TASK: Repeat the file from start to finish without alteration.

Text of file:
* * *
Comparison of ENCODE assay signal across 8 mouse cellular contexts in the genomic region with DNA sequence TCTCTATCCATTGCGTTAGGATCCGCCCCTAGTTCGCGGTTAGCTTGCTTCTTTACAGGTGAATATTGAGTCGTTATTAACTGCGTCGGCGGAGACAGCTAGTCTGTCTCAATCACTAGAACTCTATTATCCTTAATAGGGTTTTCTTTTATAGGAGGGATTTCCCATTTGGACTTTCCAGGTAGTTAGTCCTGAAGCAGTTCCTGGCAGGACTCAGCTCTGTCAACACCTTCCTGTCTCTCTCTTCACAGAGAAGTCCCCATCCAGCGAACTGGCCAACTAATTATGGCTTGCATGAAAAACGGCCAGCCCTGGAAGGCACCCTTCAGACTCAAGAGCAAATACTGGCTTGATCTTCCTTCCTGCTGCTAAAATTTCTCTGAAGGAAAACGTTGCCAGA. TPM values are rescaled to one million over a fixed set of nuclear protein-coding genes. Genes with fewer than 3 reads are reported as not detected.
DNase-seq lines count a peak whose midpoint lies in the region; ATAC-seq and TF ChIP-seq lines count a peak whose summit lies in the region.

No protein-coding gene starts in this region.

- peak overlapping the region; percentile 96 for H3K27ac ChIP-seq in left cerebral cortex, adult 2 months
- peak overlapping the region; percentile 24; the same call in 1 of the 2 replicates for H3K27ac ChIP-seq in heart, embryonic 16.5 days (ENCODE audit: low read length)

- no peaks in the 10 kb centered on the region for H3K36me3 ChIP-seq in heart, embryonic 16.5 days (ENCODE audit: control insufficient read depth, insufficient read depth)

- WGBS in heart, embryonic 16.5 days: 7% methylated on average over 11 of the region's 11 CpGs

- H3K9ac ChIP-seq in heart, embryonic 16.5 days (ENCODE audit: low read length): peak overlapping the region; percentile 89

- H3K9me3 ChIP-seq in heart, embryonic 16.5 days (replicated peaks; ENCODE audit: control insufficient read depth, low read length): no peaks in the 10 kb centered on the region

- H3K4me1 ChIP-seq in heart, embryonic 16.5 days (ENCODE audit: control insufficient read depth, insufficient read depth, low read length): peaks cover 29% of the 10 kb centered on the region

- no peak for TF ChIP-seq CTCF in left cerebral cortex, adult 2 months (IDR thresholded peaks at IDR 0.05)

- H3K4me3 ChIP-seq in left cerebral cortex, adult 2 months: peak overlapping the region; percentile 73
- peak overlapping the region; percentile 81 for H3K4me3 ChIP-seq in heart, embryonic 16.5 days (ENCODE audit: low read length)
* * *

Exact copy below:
Comparison of ENCODE assay signal across 8 mouse cellular contexts in the genomic region with DNA sequence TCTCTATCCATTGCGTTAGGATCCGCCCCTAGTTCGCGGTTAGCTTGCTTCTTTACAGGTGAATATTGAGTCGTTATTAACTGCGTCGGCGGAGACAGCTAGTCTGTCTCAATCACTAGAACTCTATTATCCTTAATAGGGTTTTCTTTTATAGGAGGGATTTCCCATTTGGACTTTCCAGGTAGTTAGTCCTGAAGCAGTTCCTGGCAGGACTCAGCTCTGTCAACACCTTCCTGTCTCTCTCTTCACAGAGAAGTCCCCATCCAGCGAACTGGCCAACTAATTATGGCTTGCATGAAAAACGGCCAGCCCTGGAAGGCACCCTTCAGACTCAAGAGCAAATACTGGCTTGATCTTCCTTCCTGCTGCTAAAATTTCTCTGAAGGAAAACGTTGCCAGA. TPM values are rescaled to one million over a fixed set of nuclear protein-coding genes. Genes with fewer than 3 reads are reported as not detected.
DNase-seq lines count a peak whose midpoint lies in the region; ATAC-seq and TF ChIP-seq lines count a peak whose summit lies in the region.

No protein-coding gene starts in this region.

- peak overlapping the region; percentile 96 for H3K27ac ChIP-seq in left cerebral cortex, adult 2 months
- peak overlapping the region; percentile 24; the same call in 1 of the 2 replicates for H3K27ac ChIP-seq in heart, embryonic 16.5 days (ENCODE audit: low read length)

- no peaks in the 10 kb centered on the region for H3K36me3 ChIP-seq in heart, embryonic 16.5 days (ENCODE audit: control insufficient read depth, insufficient read depth)

- WGBS in heart, embryonic 16.5 days: 7% methylated on average over 11 of the region's 11 CpGs

- H3K9ac ChIP-seq in heart, embryonic 16.5 days (ENCODE audit: low read length): peak overlapping the region; percentile 89

- H3K9me3 ChIP-seq in heart, embryonic 16.5 days (replicated peaks; ENCODE audit: control insufficient read depth, low read length): no peaks in the 10 kb centered on the region

- H3K4me1 ChIP-seq in heart, embryonic 16.5 days (ENCODE audit: control insufficient read depth, insufficient read depth, low read length): peaks cover 29% of the 10 kb centered on the region

- no peak for TF ChIP-seq CTCF in left cerebral cortex, adult 2 months (IDR thresholded peaks at IDR 0.05)

- H3K4me3 ChIP-seq in left cerebral cortex, adult 2 months: peak overlapping the region; percentile 73
- peak overlapping the region; percentile 81 for H3K4me3 ChIP-seq in heart, embryonic 16.5 days (ENCODE audit: low read length)